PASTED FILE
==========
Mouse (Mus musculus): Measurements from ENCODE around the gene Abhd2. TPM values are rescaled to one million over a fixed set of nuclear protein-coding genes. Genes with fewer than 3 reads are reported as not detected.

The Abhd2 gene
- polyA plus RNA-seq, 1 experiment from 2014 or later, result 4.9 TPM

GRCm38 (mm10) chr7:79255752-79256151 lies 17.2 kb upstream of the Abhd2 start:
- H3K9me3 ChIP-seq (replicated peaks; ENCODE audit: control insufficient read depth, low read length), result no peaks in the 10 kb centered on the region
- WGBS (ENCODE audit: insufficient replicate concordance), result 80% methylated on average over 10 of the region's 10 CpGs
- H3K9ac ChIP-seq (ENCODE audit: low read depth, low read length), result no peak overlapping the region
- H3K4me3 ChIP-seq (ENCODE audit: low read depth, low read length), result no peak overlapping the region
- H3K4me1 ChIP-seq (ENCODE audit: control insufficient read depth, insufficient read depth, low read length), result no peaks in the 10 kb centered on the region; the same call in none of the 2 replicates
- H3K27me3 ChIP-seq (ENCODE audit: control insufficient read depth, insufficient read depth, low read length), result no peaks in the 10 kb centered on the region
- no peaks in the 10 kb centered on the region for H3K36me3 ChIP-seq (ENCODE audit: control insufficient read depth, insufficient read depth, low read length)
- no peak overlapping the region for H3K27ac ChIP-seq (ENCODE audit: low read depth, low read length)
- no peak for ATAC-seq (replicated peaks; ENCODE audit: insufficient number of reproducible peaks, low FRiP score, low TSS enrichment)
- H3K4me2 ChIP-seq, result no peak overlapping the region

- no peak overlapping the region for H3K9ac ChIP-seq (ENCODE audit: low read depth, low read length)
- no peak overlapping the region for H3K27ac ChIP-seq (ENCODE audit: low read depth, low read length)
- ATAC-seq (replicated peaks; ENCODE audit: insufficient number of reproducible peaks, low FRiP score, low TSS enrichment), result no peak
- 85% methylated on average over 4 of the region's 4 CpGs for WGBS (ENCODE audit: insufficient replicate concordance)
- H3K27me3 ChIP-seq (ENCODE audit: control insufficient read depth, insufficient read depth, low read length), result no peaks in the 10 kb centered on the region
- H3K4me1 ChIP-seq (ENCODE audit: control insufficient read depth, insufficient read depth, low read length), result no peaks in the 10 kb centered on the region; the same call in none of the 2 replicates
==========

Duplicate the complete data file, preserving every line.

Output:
Mouse (Mus musculus): Measurements from ENCODE around the gene Abhd2. TPM values are rescaled to one million over a fixed set of nuclear protein-coding genes. Genes with fewer than 3 reads are reported as not detected.

The Abhd2 gene
- polyA plus RNA-seq, 1 experiment from 2014 or later, result 4.9 TPM

GRCm38 (mm10) chr7:79255752-79256151 lies 17.2 kb upstream of the Abhd2 start:
- H3K9me3 ChIP-seq (replicated peaks; ENCODE audit: control insufficient read depth, low read length), result no peaks in the 10 kb centered on the region
- WGBS (ENCODE audit: insufficient replicate concordance), result 80% methylated on average over 10 of the region's 10 CpGs
- H3K9ac ChIP-seq (ENCODE audit: low read depth, low read length), result no peak overlapping the region
- H3K4me3 ChIP-seq (ENCODE audit: low read depth, low read length), result no peak overlapping the region
- H3K4me1 ChIP-seq (ENCODE audit: control insufficient read depth, insufficient read depth, low read length), result no peaks in the 10 kb centered on the region; the same call in none of the 2 replicates
- H3K27me3 ChIP-seq (ENCODE audit: control insufficient read depth, insufficient read depth, low read length), result no peaks in the 10 kb centered on the region
- no peaks in the 10 kb centered on the region for H3K36me3 ChIP-seq (ENCODE audit: control insufficient read depth, insufficient read depth, low read length)
- no peak overlapping the region for H3K27ac ChIP-seq (ENCODE audit: low read depth, low read length)
- no peak for ATAC-seq (replicated peaks; ENCODE audit: insufficient number of reproducible peaks, low FRiP score, low TSS enrichment)
- H3K4me2 ChIP-seq, result no peak overlapping the region

- no peak overlapping the region for H3K9ac ChIP-seq (ENCODE audit: low read depth, low read length)
- no peak overlapping the region for H3K27ac ChIP-seq (ENCODE audit: low read depth, low read length)
- ATAC-seq (replicated peaks; ENCODE audit: insufficient number of reproducible peaks, low FRiP score, low TSS enrichment), result no peak
- 85% methylated on average over 4 of the region's 4 CpGs for WGBS (ENCODE audit: insufficient replicate concordance)
- H3K27me3 ChIP-seq (ENCODE audit: control insufficient read depth, insufficient read depth, low read length), result no peaks in the 10 kb centered on the region
- H3K4me1 ChIP-seq (ENCODE audit: control insufficient read depth, insufficient read depth, low read length), result no peaks in the 10 kb centered on the region; the same call in none of the 2 replicates